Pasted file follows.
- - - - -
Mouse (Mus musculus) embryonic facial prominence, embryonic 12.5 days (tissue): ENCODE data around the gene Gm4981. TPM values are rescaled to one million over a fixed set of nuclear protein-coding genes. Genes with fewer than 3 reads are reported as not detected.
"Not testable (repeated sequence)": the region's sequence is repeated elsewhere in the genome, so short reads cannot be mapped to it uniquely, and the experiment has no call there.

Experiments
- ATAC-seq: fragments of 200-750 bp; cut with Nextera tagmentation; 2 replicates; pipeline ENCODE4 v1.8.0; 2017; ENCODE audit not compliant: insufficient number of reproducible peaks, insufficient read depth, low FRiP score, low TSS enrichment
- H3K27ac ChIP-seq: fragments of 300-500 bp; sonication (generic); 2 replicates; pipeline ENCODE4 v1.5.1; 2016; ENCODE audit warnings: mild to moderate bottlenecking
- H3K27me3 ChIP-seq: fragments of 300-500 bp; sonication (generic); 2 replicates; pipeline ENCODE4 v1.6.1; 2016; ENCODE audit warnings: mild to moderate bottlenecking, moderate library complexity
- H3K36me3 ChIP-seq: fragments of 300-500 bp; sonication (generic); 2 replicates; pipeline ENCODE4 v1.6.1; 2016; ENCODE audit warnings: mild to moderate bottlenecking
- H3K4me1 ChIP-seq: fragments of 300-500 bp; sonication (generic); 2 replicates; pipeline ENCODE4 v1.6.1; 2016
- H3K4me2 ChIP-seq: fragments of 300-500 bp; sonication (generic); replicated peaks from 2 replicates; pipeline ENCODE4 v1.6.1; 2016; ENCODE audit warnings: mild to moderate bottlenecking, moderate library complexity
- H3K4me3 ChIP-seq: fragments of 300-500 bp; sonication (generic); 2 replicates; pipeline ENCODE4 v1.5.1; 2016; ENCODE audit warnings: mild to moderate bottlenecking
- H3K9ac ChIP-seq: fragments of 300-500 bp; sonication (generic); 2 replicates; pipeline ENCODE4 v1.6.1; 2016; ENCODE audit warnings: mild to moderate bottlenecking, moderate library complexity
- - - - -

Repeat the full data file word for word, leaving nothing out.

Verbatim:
Mouse (Mus musculus) embryonic facial prominence, embryonic 12.5 days (tissue): ENCODE data around the gene Gm4981. TPM values are rescaled to one million over a fixed set of nuclear protein-coding genes. Genes with fewer than 3 reads are reported as not detected.
"Not testable (repeated sequence)": the region's sequence is repeated elsewhere in the genome, so short reads cannot be mapped to it uniquely, and the experiment has no call there.

Experiments
- ATAC-seq: fragments of 200-750 bp; cut with Nextera tagmentation; 2 replicates; pipeline ENCODE4 v1.8.0; 2017; ENCODE audit not compliant: insufficient number of reproducible peaks, insufficient read depth, low FRiP score, low TSS enrichment
- H3K27ac ChIP-seq: fragments of 300-500 bp; sonication (generic); 2 replicates; pipeline ENCODE4 v1.5.1; 2016; ENCODE audit warnings: mild to moderate bottlenecking
- H3K27me3 ChIP-seq: fragments of 300-500 bp; sonication (generic); 2 replicates; pipeline ENCODE4 v1.6.1; 2016; ENCODE audit warnings: mild to moderate bottlenecking, moderate library complexity
- H3K36me3 ChIP-seq: fragments of 300-500 bp; sonication (generic); 2 replicates; pipeline ENCODE4 v1.6.1; 2016; ENCODE audit warnings: mild to moderate bottlenecking
- H3K4me1 ChIP-seq: fragments of 300-500 bp; sonication (generic); 2 replicates; pipeline ENCODE4 v1.6.1; 2016
- H3K4me2 ChIP-seq: fragments of 300-500 bp; sonication (generic); replicated peaks from 2 replicates; pipeline ENCODE4 v1.6.1; 2016; ENCODE audit warnings: mild to moderate bottlenecking, moderate library complexity
- H3K4me3 ChIP-seq: fragments of 300-500 bp; sonication (generic); 2 replicates; pipeline ENCODE4 v1.5.1; 2016; ENCODE audit warnings: mild to moderate bottlenecking
- H3K9ac ChIP-seq: fragments of 300-500 bp; sonication (generic); 2 replicates; pipeline ENCODE4 v1.6.1; 2016; ENCODE audit warnings: mild to moderate bottlenecking, moderate library complexity